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Bizarre redactions in Pirate Bay founder’s ICANN registrar ban

Kevin Murphy, August 26, 2021, Domain Policy

ICANN has finally published a complaint from Pirate Bay founder Peter Sunde, who has been banned from owning an accredited registrar, but it’s full of bizarre redactions that serve only to make it look like the Org is hiding something.

You may recall that Sunde said in March that ICANN had rejected his application to have his registrar, Sarek, formally accredited.

He told DI that it happened because ICANN was worried he’d be a “pain in the ass” due to his previous association with the Pirate Bay file-sharing site and his criminal conviction for copyright infringement.

Not long after speaking to us, he filed a formal complaint with ICANN, which ICANN, five months later, published this week.

There’s not much in the complaint (pdf) that we have not already reported, but what’s notable is the amount of unnecessarily redacted text.

ICANN seems chiefly concerned with poorly obfuscating the identity of the staffer with whom Sunde was dealing on, and who ultimately rejected, his accreditation application.

The Org goes to the extent of redacting gender pronouns, so the reader can’t tell whether the person in question is male or female.

But the information that remains unredacted in the very same sentence is more than sufficient to identify the staffer concerned.

I’ve even been on national TV mentioning [NAME REDACTED] that I talked to today, regarding [PRONOUN REDACTED] failure to disclose the 3200 comments that was against the price cap removal of .ORG in [PRONOUN REDACTED] summary report for ICANN regarding the case.

The person who compiled the comment summary on the .org price caps issue, a public document (pdf), was Russ Weinstein, who’s also the guy in charge of registrar accreditation matters.

What possible benefit could be had from obfuscating his identity? And if doing so is so important, why do it in such an incompetent way?

The document also appears to redact the names of Facebook CEO Mark Zuckerberg and Swedish prog-rocker Björn Afzelius, both in the context of well-reported news stories mere seconds away in a search engine.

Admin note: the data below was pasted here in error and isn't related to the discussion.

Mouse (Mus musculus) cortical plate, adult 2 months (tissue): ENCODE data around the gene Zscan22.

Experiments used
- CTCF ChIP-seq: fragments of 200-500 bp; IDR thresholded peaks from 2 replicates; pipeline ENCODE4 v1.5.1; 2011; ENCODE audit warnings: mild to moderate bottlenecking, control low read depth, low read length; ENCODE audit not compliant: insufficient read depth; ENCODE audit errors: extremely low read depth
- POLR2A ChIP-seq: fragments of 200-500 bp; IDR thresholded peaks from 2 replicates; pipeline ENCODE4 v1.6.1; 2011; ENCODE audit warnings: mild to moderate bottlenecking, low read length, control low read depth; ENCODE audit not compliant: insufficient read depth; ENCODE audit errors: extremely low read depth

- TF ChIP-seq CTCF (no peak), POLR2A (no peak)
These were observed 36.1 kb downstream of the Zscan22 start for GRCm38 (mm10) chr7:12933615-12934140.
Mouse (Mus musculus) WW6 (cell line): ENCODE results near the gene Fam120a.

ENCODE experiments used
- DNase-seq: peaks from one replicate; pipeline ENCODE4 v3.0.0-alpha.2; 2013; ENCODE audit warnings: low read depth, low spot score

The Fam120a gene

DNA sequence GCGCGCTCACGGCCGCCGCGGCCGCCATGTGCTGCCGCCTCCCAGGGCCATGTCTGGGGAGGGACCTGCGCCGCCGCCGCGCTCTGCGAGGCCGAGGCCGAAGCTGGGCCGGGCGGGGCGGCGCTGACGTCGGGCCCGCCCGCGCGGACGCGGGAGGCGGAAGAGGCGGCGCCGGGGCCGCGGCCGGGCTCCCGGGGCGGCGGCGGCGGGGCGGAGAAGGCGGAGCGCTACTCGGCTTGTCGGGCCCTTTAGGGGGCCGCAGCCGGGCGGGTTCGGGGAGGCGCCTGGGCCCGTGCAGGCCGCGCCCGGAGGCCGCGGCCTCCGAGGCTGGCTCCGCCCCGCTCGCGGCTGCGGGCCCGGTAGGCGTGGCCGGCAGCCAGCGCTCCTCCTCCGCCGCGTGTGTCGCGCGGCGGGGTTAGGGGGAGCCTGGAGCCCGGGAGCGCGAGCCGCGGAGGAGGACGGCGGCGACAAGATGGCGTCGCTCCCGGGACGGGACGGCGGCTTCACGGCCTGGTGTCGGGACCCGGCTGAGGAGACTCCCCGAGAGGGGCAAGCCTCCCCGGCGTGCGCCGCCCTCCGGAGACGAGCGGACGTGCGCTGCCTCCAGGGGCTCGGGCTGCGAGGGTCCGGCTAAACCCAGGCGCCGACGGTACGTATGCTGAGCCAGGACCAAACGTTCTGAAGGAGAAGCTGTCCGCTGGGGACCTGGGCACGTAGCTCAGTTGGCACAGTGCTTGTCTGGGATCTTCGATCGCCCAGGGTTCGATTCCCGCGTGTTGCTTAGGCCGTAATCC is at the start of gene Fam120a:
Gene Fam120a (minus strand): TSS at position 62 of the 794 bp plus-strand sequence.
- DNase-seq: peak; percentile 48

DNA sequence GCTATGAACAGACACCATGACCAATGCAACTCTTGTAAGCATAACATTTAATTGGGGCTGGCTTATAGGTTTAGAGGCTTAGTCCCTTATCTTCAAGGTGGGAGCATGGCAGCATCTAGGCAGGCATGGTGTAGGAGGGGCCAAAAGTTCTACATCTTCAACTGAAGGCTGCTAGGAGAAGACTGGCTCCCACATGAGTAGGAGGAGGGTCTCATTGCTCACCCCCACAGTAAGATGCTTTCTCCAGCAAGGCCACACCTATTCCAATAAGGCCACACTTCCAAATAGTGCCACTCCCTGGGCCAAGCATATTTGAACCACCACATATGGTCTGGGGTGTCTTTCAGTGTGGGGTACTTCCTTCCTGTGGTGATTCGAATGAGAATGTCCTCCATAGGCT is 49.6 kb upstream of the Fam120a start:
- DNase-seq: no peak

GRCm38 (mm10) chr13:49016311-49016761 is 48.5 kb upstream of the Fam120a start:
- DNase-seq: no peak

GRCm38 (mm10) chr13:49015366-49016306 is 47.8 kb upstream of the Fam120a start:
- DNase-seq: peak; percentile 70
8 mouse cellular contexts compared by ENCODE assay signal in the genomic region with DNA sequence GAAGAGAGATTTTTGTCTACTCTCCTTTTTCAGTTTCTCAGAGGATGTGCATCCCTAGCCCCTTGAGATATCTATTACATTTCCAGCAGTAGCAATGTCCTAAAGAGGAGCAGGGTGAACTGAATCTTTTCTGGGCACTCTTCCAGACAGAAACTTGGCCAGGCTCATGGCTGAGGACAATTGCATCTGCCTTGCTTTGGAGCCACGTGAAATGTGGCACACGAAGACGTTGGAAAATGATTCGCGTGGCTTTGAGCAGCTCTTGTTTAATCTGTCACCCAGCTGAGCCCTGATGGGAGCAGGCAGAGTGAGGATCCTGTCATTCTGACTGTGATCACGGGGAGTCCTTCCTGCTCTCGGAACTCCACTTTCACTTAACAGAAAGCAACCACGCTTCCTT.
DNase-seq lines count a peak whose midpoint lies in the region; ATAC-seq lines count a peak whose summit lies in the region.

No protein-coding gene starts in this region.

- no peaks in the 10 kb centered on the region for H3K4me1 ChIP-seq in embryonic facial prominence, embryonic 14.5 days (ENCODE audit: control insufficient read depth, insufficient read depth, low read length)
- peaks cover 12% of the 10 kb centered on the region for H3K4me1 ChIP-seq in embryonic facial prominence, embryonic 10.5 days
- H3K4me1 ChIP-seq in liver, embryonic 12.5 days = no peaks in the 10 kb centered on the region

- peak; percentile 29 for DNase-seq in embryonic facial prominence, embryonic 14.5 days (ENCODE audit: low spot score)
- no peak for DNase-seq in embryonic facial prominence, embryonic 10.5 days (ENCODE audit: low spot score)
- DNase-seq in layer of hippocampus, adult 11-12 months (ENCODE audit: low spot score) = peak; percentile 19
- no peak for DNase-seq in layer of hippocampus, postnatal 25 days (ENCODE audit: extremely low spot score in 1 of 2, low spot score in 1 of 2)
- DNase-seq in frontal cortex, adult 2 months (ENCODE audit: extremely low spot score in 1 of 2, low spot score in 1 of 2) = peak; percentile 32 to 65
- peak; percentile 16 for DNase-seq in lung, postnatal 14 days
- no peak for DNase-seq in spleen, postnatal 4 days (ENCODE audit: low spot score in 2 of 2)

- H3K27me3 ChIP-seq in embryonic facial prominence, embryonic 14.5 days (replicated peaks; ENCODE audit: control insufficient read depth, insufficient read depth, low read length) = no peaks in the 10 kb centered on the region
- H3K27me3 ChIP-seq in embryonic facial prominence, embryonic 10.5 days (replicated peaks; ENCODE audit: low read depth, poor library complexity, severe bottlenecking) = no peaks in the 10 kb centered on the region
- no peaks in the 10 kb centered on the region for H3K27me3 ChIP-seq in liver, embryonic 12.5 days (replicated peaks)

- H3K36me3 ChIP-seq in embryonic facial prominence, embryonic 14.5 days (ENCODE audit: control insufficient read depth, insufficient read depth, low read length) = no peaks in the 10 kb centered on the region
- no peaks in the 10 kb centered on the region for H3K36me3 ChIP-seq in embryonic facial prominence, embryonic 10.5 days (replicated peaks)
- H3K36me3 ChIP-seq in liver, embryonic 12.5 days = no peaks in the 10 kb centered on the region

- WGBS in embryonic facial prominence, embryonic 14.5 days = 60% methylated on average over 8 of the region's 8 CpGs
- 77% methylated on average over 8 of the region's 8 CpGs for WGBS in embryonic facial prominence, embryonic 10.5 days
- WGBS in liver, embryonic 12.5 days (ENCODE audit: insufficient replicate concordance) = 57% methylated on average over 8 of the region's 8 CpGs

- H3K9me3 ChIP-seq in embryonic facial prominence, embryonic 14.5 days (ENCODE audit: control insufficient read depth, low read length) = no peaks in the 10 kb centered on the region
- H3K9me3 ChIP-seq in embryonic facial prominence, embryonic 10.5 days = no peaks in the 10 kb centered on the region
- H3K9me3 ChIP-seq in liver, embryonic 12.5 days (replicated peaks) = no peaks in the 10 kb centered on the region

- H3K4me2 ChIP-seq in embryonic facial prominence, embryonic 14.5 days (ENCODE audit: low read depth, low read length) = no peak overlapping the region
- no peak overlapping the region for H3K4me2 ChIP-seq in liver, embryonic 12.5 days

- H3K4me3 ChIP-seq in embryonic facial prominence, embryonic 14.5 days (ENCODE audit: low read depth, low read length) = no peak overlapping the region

Reference to Sunde’s own criminal convictions, which are also well-reported and he has never been shy about addressing, also appear to be redacted.

For avoidance of doubt, I’m not saying that ICANN is hiding anything sinister, nor am I saying Sunde’s complaint has merit, but this redaction-happy attitude serves only to make the Org appear less transparent than it really should be.

If these redactions are attempts to hide personally identifiable information under ICANN’s privacy policy, they failed miserably on pretty much every count, even after five months.

This is privacy theater, created by people who don’t know the first thing about privacy.

ICANN has yet to respond Sunde’s complaint.

Papac named ICANN’s first complaints officer

Kevin Murphy, March 10, 2017, Domain Policy

ICANN has named its first-ever complaints officer.

It’s Krista Papac, a long-time domain industry participant who’s been working for ICANN, most recently as director of registry services and engagement, since 2013.

She’s previously worked for the registries Verisign, ARI (now part of Neustar) and data escrow agent Iron Mountain.

Her job will be to “provide a centralized mechanism to track complaints received about the ICANN organization” and is “an additional way for the ICANN organization to be accountable for and transparent about its performance”.

Her input will come largely from existing accountability mechanisms — the Ombudsman, Requests for Reconsideration, the Independent Review Process, and the contractual compliance department.

She’ll report to general counsel John Jeffrey.

The hire, and the reporting line, has already proved somewhat controversial.

Domain investor trade group the Internet Commerce Association today said that it was skeptical that a complaints officer reporting to the general counsel could be effective.

ICA added in a blog post that, while it has no beef with Papac, it had concerns that an insider had been hired into the role.

How can any individual who has worked for years within ICANN’s [Global Domains Division] be expected to cast prior experience and relationships aside to thoroughly and dispassionately investigate a complaint brought against GDD actions generally, or those of a specific member of the GDD staff?

Papac’s new role follows Jamie Hedlund’s internal move from head of government relations to VP of contractual compliance and consumer safeguards, in January.